by Ryan Hill
April 18, 2013
While the country continues to mourn the victims of the horrifying bombing of the Boston Marathon, another deadly explosion devastated a small town called West (just south of Dallas, Texas). On the evening of April 17, a large fertilizer plant caught fire and, just minutes later, exploded with terrifying force.
The scale of the explosion is unimaginable for all but those who were there. The blast registered as a 2.1 magnitude earthquake, shattering windows and knocking doors open for miles around. One woman who lived more than a mile away saw her horses thrown into the air. People as far away as Arlington claim to have heard the noise, figuring it to be thunder. Emergency workers and witnesses report as many as sixty homes that surrounded the plant have been completely leveled, including an entire apartment building that now resembles “just a skeleton.” Hundreds are injured, many of them critically. So far, officials are reporting five to fifteen have died, but it’s unclear exactly what the human toll is at this point–this from a population of only 2,800.
Warning, this video contains disturbing content.
The town of West itself may as well be included in the casualty count. With the largest employer out of business and so many people in the town with serious injuries and left without homes, it’s difficult to say what kind of future remains there.
Could this have been prevented? Perhaps. The underfunding of agencies that safeguard workplace safety, like OSHA, is severe—so much that it’s almost easy to wonder why there aren’t more tragedies like these. Labor journalist Mike Elk reminded us over Twitter last night of an article he wrote on the topic several years ago:
“There are only 2,218 inspectors at both the federal and state level who inspect workplace safety to cover 7.5 million workplaces employing more than 130 million workers. That’s one inspector for every 57,984 workers. At this rate, OSHA can inspect a workplace on average once every 129 years and state OSHA inspectors could inspect one every 67 years. [emphasis added]”
By now, it’s likely that austerity budgets and the sequester have created an even more dire situation for regulatory agencies that safeguard workplaces. On top of that, the steady erosion of union membership leaves more and more workers without any real processes to have a voice on workplace conditions.
Was West Fertilizer Co. left on some kind of “honor system,” then? According to EPA reports pulled by the Dallas Morning News, the company checked “no” under fire and explosive risks and speculated that “the worst possible [accident] scenario…would be a 10-minute release of ammonia gas that would kill or injure no one.” We can only take the bosses at their word at our own risk…
By some accident of history, the West explosion came just one day after the 66th anniversary of the largest industrial accident in US history, the Texas City Disaster that claimed at least 581 lives on April 16, 1947. Perhaps less “accidental” or random, this disaster also happened in Texas and was also caused by a fertilizer explosion.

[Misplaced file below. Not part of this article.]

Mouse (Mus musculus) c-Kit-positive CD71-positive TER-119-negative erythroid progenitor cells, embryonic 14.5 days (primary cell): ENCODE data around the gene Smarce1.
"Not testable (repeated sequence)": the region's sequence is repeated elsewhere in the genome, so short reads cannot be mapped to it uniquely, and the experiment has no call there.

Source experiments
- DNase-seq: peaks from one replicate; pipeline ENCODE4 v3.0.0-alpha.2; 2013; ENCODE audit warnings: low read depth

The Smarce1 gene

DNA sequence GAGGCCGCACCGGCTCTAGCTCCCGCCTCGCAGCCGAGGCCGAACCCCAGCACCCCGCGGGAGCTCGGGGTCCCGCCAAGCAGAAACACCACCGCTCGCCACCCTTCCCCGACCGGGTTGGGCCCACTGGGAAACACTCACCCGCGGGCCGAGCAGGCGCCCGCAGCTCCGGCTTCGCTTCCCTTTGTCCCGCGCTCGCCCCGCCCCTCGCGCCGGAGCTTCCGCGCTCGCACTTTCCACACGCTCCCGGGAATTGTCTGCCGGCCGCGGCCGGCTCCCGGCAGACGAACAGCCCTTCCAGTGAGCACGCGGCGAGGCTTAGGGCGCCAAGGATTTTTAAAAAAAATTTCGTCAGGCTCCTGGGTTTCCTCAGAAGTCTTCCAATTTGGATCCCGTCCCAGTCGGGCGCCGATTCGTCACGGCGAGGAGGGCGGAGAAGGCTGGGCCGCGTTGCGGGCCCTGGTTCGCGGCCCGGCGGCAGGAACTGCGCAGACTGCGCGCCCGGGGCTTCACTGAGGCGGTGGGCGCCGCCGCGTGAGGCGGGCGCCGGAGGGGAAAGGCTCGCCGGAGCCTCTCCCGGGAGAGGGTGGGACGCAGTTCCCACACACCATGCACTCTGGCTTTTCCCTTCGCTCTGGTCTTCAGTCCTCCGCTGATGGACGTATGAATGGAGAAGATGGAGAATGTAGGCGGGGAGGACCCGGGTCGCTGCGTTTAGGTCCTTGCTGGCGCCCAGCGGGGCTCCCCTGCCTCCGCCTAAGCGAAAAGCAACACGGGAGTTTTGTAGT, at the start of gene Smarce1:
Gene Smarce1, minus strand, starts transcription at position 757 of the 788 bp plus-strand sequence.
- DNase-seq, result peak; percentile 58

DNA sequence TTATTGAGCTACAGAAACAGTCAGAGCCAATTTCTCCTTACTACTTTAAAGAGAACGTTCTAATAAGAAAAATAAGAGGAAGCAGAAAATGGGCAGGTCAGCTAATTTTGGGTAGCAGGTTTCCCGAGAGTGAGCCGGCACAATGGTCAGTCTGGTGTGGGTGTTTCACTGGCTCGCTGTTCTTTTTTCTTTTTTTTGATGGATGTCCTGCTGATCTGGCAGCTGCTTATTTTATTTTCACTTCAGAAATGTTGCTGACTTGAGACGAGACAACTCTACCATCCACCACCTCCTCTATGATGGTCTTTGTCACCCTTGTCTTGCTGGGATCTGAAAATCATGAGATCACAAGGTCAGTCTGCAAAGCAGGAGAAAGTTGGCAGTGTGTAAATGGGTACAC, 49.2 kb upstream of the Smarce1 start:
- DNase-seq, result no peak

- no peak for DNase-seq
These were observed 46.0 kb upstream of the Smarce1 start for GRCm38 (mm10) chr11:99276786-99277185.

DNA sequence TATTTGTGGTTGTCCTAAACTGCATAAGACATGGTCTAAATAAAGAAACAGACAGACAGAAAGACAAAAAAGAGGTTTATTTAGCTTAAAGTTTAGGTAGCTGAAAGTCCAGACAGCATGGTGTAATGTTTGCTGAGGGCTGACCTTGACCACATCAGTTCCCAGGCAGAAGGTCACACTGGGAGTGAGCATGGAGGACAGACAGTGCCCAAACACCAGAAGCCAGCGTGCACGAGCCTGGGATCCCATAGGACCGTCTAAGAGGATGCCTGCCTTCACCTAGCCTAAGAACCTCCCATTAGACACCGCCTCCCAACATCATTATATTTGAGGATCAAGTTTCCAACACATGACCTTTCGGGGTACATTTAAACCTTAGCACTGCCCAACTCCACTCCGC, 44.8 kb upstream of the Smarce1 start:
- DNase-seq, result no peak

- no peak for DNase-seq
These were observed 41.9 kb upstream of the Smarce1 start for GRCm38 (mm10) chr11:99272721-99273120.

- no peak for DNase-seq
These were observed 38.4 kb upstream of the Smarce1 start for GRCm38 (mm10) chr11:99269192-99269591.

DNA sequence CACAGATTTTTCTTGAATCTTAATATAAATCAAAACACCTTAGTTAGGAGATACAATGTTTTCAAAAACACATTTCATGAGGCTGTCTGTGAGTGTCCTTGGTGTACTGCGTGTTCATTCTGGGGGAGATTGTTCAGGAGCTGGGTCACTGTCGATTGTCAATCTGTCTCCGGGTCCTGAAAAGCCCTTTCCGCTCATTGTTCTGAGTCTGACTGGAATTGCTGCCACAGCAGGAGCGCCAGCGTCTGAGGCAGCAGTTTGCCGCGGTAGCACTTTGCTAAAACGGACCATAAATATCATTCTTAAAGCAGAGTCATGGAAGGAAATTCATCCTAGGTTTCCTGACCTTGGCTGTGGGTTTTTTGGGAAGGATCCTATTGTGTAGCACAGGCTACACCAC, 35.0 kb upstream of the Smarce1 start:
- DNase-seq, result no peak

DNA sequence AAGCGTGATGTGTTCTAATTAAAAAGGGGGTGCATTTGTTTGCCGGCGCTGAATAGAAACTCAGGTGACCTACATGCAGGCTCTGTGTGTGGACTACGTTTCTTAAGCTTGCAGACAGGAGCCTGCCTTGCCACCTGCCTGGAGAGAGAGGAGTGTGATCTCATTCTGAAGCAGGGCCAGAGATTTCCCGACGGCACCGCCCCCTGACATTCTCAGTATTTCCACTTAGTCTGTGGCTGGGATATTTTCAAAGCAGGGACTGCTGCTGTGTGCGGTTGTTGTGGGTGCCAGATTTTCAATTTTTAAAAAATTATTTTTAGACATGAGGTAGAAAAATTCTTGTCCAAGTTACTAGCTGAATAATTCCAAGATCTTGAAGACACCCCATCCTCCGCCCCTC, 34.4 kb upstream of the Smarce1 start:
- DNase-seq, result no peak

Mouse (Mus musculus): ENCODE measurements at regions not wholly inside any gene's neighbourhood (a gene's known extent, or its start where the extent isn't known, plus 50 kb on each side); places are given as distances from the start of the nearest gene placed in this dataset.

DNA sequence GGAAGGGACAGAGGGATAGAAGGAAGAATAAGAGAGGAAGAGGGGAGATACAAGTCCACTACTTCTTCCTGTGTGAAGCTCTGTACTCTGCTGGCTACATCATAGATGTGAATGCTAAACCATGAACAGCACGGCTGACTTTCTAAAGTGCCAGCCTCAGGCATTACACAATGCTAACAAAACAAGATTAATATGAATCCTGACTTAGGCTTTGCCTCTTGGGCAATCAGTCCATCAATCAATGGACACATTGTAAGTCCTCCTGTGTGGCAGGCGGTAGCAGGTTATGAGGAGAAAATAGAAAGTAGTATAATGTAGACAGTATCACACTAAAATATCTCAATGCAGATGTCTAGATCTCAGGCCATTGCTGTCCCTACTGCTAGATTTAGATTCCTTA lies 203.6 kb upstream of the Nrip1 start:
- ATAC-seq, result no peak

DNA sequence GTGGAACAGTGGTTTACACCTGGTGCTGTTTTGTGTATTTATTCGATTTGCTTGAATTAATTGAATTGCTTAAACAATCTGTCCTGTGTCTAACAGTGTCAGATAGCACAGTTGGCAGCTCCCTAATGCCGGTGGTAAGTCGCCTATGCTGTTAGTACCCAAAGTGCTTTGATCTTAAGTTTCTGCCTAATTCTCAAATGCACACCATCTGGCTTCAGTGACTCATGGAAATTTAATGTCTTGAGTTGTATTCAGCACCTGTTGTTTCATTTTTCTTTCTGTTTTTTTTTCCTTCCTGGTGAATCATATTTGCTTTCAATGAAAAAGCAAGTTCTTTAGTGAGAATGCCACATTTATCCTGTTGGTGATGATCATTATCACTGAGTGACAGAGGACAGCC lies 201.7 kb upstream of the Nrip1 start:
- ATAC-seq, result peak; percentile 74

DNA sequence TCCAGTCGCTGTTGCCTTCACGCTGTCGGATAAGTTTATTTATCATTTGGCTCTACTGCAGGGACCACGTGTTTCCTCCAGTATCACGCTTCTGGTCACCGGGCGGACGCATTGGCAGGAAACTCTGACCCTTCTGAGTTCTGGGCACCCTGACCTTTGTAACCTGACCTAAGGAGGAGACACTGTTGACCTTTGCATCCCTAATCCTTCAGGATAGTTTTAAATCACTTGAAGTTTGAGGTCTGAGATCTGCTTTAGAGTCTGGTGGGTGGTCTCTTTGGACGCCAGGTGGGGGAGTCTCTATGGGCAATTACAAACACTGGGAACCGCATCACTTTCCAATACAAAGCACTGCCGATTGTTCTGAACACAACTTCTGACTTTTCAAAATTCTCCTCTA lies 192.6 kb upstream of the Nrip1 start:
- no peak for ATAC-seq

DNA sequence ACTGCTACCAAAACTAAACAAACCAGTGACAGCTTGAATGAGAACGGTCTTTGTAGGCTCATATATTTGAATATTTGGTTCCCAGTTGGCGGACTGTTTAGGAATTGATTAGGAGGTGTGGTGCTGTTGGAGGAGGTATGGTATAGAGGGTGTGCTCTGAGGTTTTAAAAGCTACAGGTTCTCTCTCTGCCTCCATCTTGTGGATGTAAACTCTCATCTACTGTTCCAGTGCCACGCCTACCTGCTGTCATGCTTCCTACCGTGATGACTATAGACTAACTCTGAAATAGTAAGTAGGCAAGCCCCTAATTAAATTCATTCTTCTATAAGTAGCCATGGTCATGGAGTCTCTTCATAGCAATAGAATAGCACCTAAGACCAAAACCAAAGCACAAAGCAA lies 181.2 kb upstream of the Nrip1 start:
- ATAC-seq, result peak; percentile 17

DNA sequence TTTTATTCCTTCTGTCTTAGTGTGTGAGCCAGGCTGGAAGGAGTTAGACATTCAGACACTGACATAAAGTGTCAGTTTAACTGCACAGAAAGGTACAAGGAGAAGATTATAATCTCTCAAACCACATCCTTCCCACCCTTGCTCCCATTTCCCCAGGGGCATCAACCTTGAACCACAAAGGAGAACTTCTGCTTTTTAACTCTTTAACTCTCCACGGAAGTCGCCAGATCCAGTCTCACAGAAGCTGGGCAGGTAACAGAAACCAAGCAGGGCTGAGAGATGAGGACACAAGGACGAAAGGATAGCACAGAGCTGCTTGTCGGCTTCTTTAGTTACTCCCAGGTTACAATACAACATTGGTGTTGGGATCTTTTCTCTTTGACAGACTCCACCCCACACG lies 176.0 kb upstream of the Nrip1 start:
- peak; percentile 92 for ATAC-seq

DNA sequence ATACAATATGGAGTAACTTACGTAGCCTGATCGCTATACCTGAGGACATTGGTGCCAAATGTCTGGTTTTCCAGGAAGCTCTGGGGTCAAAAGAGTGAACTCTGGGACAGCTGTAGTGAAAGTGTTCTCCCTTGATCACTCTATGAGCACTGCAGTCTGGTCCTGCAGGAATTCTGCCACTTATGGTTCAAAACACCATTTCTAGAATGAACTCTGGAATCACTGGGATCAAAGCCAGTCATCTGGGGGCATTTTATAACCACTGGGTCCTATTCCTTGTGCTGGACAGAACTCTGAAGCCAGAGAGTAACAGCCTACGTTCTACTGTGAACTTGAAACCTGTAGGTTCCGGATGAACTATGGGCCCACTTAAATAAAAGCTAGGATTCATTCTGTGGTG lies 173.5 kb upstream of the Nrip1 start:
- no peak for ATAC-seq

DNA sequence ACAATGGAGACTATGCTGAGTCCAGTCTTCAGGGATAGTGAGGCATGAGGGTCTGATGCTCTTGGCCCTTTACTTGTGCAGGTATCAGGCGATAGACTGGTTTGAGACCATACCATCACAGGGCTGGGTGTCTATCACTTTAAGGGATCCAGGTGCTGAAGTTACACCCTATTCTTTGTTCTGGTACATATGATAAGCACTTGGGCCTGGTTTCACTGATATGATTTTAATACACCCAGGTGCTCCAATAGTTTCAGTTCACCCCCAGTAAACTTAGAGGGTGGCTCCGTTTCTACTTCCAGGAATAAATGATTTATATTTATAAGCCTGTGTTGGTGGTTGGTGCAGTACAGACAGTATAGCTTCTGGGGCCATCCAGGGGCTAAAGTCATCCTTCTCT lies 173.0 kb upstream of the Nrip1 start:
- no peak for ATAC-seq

The Texas City Disaster, April 16, 1947
Workers Memorial Day, an annual day to remember workers who have been injured or killed on the job, is coming up on April 28. Here in Texas, the disaster in West will put the issue on the public radar (if not the Memorial Day), but sadly, it’s far from the only example of a dangerous workplace. Our most dangerous workplaces in the state are to be found wherever there is a construction site. According to a recent report put together by the Workers Defense Project / Proyecto Defensa Laboral,
“Between 2007 and 2011, 585 Texas construction workers died from workplace injuries, compared with 299 in California, which had a larger construction work force. And between 2003 and 2010, construction accounted for about 6% of the Texas work force, but 26% of workplace fatalities.”
Most of these workers are immigrants and many of them are undocumented and fearful of raising their voice about dangerous conditions. The subcontractors they work for have a number of ways to avoid comprehensive safety measures in the interest of cutting costs and they’ve got an ally in Gov. Rick Perry, who claims that “it’s not because of lack of regulation.” Is there anyone in Texas who doesn’t think that a little regulation and oversight might have helped the people of West last night?
West will be in the thoughts and prayers of millions over the coming weeks. As the saying goes, though, we should not only mourn, but also organize. We need to build movements to demand workplace safety, adequate funding for regulatory agencies that protect workers and our communities, and protection of the right for workers to organize—only these things, not the “bosses’ honor system,” can make sure we come home safe every day.
Ryan is a member of the Solidarity Web Editorial Committee and works with labor organizations in Dallas, Texas.